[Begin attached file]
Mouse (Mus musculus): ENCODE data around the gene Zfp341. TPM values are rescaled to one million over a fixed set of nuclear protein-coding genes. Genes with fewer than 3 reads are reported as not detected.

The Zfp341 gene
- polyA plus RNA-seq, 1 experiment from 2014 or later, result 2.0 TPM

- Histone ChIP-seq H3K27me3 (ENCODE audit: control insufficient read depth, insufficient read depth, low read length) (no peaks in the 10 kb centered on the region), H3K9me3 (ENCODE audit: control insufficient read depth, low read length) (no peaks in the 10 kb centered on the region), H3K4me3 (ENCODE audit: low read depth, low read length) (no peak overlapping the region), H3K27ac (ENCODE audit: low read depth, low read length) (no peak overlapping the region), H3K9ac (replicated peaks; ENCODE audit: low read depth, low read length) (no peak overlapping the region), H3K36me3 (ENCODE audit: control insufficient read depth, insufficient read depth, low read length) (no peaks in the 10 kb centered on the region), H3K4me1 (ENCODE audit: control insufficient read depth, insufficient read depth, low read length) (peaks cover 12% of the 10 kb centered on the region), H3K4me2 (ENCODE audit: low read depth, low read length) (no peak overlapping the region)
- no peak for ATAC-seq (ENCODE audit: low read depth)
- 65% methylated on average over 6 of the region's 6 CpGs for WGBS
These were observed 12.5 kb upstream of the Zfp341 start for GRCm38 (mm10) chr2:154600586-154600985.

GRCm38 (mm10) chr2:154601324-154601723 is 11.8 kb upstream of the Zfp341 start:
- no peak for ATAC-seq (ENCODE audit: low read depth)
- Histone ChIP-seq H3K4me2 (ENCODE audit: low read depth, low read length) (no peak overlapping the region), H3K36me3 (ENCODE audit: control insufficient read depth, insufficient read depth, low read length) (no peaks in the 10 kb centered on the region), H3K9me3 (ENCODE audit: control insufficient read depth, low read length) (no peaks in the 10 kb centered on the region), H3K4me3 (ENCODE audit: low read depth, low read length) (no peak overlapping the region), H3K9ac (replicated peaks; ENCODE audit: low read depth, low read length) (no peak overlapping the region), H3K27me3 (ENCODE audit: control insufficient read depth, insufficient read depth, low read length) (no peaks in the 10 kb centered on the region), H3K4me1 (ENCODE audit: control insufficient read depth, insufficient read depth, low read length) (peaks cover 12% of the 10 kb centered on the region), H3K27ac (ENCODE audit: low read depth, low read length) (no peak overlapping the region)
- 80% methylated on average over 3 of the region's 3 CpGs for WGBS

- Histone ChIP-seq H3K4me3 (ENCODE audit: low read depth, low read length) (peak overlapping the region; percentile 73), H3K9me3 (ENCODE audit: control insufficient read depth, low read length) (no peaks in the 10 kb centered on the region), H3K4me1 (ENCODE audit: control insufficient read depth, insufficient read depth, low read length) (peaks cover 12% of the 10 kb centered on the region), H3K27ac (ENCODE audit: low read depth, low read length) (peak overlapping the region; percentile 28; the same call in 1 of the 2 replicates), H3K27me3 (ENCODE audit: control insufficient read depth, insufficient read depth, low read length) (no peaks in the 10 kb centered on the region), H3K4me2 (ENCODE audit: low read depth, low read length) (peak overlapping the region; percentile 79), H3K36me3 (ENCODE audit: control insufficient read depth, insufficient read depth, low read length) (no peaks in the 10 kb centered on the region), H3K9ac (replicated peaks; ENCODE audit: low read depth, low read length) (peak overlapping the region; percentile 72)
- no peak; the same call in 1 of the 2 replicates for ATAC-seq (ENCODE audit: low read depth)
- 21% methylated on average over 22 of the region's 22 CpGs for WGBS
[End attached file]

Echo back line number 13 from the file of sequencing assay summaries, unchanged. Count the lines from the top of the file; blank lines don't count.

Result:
- no peak; the same call in 1 of the 2 replicates for ATAC-seq (ENCODE audit: low read depth)